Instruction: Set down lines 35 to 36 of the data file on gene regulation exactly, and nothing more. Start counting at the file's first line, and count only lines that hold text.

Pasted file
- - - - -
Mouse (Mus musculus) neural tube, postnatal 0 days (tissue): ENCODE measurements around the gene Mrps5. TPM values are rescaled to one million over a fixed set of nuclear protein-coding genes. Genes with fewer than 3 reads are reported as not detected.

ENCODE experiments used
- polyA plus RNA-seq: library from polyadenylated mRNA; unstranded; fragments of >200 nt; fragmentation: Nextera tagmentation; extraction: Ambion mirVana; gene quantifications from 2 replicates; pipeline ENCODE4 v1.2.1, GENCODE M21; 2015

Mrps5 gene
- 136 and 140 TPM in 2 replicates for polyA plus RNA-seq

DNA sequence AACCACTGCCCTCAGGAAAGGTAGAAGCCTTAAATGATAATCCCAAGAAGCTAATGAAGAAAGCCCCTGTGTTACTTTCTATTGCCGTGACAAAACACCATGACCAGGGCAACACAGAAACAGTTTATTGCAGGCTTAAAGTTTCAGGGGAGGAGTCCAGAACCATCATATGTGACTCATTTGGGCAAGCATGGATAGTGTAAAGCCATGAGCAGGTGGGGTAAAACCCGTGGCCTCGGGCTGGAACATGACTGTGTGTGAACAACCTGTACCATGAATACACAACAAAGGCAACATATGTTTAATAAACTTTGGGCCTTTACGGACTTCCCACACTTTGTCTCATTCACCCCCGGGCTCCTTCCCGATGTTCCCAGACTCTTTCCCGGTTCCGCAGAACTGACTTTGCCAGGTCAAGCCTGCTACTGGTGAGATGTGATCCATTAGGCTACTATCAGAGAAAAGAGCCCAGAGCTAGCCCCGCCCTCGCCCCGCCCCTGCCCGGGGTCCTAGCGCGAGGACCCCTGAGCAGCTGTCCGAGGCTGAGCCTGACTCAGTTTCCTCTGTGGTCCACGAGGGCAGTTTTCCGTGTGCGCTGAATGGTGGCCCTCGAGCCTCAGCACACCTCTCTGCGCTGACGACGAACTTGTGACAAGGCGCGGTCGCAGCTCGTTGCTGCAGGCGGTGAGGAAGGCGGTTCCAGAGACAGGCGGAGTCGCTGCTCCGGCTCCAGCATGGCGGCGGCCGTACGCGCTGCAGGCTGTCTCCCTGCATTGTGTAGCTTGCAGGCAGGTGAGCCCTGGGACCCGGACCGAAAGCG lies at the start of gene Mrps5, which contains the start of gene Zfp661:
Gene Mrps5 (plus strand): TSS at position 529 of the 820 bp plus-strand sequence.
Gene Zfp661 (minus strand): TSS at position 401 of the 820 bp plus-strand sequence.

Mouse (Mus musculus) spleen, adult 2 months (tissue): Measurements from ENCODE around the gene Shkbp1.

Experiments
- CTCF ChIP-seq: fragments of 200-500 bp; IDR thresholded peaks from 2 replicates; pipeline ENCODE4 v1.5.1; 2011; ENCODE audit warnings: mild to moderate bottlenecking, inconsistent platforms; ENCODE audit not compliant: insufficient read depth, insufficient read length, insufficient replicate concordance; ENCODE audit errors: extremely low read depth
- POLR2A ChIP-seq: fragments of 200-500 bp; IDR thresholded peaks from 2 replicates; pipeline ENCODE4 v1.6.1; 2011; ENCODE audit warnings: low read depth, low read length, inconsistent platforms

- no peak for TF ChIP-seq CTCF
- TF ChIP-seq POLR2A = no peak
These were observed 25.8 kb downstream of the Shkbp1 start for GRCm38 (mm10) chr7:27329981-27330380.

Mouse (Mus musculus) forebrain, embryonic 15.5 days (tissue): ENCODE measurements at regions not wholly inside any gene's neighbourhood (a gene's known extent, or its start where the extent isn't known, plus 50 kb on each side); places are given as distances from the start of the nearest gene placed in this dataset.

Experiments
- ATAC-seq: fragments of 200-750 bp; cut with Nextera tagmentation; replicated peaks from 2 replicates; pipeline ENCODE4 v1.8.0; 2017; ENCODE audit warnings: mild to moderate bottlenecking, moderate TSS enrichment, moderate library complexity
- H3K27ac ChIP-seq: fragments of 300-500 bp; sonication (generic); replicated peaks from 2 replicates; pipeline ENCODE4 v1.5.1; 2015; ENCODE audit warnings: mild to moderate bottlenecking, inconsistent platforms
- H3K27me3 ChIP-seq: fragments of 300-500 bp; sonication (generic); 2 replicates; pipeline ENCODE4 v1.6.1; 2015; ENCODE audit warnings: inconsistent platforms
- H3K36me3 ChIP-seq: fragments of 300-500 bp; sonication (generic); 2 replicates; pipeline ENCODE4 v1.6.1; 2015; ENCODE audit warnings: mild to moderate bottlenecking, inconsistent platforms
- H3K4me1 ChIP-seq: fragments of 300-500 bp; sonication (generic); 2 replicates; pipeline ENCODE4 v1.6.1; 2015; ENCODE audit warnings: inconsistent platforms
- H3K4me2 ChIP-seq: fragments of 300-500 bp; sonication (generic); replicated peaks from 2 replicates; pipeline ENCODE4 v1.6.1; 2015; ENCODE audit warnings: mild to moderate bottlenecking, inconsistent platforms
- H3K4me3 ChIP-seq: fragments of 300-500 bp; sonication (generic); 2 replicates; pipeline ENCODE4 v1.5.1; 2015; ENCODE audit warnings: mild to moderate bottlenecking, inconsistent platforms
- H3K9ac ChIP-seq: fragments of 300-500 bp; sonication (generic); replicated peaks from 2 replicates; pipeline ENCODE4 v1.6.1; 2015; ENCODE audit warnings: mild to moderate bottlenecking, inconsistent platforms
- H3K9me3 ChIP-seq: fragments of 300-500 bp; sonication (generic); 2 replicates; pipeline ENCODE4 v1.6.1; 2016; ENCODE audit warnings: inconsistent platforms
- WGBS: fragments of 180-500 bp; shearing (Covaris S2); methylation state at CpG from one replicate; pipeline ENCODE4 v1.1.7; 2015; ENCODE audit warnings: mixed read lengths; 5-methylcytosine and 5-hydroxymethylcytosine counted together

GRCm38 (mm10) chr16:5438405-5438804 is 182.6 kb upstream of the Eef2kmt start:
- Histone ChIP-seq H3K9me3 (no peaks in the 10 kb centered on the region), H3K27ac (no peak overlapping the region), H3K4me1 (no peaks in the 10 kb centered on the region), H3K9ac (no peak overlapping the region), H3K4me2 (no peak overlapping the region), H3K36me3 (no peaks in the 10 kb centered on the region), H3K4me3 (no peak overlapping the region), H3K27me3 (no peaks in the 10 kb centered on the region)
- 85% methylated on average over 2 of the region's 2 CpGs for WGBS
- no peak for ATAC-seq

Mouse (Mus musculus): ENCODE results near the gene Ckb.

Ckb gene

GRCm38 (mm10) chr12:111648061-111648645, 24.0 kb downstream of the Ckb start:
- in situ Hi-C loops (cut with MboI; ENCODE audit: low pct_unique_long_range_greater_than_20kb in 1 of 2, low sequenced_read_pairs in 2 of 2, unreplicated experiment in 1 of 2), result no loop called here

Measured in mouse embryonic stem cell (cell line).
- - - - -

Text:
- in situ Hi-C loops (cut with MboI; ENCODE audit: low pct_unique_long_range_greater_than_20kb in 1 of 2, low sequenced_read_pairs in 2 of 2, unreplicated experiment in 1 of 2), result no loop called here

Measured in mouse embryonic stem cell (cell line).